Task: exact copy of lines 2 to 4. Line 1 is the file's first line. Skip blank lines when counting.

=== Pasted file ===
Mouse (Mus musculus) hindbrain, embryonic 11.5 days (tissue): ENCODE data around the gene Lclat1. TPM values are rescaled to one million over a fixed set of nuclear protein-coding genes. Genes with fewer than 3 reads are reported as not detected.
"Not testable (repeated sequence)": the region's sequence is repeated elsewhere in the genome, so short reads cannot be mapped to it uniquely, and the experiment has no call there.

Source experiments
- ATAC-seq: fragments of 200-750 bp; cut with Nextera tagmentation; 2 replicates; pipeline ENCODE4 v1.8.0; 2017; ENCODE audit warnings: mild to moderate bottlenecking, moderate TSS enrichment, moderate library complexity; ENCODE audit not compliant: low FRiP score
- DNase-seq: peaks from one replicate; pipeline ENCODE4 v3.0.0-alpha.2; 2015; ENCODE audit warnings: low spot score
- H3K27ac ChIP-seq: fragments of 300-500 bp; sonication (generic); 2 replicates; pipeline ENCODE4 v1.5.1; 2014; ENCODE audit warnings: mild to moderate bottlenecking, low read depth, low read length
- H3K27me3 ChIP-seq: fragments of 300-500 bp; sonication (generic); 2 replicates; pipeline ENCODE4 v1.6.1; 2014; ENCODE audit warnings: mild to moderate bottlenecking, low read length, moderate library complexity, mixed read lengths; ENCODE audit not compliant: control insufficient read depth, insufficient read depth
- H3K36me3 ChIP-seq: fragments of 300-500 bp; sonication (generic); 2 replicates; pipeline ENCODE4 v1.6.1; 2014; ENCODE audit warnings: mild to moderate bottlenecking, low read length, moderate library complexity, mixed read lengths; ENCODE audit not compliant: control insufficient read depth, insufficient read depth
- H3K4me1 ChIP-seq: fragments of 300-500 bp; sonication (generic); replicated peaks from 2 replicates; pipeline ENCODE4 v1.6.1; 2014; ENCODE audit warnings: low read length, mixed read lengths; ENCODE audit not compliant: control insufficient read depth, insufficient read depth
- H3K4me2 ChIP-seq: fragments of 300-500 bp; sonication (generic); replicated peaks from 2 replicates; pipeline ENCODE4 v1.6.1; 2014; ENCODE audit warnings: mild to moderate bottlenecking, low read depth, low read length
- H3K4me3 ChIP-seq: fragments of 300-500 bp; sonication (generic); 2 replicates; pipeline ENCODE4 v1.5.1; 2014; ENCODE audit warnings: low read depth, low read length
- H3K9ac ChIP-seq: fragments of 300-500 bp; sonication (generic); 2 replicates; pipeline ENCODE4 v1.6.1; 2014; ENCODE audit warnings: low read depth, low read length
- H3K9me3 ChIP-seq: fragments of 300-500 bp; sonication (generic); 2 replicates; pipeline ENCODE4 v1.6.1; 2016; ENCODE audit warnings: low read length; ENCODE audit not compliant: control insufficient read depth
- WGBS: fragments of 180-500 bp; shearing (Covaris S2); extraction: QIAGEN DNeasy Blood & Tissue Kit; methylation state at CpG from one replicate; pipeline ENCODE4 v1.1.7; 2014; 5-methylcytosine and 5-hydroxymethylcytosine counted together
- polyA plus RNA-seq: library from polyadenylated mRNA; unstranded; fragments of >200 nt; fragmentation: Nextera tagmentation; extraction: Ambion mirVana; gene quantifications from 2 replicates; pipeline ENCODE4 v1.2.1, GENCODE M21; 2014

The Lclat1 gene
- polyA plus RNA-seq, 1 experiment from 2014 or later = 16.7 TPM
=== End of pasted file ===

"Not testable (repeated sequence)": the region's sequence is repeated elsewhere in the genome, so short reads cannot be mapped to it uniquely, and the experiment has no call there.

Source experiments
- ATAC-seq: fragments of 200-750 bp; cut with Nextera tagmentation; 2 replicates; pipeline ENCODE4 v1.8.0; 2017; ENCODE audit warnings: mild to moderate bottlenecking, moderate TSS enrichment, moderate library complexity; ENCODE audit not compliant: low FRiP score